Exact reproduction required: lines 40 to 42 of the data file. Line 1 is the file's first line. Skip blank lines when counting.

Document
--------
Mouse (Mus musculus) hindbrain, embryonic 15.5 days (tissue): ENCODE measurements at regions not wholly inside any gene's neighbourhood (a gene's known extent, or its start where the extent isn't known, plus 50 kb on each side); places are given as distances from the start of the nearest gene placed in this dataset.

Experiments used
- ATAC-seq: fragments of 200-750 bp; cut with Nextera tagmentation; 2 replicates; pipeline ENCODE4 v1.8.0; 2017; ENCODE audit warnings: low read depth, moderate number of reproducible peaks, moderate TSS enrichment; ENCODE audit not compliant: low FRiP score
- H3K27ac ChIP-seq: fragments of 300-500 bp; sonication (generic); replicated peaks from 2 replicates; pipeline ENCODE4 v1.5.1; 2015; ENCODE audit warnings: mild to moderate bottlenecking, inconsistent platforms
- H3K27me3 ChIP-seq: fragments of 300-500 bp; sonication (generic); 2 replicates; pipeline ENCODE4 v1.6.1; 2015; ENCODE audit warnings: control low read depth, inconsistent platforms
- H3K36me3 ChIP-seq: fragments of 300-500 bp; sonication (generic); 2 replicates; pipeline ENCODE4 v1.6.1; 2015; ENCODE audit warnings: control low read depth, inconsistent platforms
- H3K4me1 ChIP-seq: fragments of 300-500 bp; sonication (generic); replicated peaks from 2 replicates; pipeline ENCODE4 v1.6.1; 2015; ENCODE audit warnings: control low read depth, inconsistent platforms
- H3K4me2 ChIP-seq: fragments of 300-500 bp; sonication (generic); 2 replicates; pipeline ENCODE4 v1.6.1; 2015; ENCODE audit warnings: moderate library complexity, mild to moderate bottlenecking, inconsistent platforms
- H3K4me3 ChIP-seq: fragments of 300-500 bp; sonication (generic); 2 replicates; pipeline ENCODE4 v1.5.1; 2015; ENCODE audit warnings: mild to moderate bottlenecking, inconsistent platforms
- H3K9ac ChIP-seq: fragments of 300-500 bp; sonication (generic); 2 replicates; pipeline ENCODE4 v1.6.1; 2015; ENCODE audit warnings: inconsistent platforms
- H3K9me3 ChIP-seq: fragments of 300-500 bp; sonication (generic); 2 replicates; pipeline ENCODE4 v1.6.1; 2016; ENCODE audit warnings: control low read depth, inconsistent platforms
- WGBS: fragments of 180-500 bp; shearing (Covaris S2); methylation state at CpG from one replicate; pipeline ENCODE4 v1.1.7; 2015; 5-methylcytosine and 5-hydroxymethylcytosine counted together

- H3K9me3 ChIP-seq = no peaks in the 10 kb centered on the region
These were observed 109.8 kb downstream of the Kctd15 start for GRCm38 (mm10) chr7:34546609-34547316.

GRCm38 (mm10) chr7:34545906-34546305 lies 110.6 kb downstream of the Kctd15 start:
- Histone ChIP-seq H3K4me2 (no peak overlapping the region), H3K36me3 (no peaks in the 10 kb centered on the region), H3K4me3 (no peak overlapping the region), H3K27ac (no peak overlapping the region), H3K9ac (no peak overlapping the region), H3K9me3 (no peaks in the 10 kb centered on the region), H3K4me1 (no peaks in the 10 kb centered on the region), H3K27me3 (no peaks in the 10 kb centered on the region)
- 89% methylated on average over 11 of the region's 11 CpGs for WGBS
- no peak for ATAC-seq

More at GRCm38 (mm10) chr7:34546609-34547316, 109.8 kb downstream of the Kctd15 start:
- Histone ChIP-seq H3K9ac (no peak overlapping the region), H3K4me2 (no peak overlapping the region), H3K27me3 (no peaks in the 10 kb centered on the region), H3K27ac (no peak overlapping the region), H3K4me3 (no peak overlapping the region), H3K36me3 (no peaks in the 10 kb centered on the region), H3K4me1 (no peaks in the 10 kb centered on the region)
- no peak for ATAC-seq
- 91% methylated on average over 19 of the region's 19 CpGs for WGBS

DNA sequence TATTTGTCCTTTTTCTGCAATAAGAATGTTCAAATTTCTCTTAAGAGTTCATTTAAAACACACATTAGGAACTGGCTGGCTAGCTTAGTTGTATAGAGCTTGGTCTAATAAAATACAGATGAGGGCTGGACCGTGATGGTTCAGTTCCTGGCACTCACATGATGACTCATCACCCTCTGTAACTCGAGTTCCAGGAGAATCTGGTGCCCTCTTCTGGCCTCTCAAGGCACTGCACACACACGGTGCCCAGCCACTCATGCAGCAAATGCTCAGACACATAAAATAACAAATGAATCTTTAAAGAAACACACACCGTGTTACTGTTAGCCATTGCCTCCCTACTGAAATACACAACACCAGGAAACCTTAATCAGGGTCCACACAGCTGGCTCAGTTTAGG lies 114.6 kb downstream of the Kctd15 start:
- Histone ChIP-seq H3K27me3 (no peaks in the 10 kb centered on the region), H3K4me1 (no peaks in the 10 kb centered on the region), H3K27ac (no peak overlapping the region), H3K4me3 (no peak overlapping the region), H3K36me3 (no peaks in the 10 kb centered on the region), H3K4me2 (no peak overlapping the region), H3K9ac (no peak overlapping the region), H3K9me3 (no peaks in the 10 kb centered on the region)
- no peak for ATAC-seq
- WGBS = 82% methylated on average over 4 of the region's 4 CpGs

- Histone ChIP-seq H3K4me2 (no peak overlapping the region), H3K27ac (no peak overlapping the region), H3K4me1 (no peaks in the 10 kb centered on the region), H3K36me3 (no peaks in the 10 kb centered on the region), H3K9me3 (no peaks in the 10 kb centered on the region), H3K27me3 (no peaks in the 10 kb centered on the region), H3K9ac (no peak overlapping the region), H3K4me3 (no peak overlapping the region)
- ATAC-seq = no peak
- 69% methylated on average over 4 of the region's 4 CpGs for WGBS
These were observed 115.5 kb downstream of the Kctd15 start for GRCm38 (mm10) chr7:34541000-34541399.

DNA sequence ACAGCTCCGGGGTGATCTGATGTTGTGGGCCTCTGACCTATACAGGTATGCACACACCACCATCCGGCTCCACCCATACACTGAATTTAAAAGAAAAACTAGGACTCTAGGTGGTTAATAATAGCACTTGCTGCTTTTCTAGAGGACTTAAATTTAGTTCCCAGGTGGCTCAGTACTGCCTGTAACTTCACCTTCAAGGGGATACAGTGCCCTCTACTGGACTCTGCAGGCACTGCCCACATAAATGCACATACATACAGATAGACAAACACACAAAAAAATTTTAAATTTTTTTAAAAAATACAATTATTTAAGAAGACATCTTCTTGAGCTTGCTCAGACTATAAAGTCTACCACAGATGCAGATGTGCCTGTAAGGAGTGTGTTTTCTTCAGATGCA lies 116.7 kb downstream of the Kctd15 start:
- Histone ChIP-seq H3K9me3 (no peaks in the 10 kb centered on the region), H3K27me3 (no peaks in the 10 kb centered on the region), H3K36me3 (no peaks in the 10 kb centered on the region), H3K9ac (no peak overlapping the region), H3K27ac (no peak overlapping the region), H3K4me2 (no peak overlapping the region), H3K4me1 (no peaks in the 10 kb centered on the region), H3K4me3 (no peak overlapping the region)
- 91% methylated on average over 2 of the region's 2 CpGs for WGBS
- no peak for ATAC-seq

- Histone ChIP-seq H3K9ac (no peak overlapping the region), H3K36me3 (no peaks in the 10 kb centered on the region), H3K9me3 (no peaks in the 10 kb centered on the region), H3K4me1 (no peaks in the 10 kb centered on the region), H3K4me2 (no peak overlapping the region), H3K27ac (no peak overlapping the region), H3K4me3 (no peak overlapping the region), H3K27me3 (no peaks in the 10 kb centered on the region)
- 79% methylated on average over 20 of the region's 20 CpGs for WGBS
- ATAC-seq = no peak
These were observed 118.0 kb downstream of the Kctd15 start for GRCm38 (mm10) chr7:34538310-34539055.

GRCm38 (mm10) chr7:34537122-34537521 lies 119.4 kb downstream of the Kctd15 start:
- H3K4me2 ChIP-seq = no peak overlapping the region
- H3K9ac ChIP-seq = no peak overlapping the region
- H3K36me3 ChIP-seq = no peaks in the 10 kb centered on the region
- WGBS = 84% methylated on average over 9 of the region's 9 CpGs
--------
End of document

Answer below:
- H3K4me2 ChIP-seq = no peak overlapping the region
- H3K9ac ChIP-seq = no peak overlapping the region
- H3K36me3 ChIP-seq = no peaks in the 10 kb centered on the region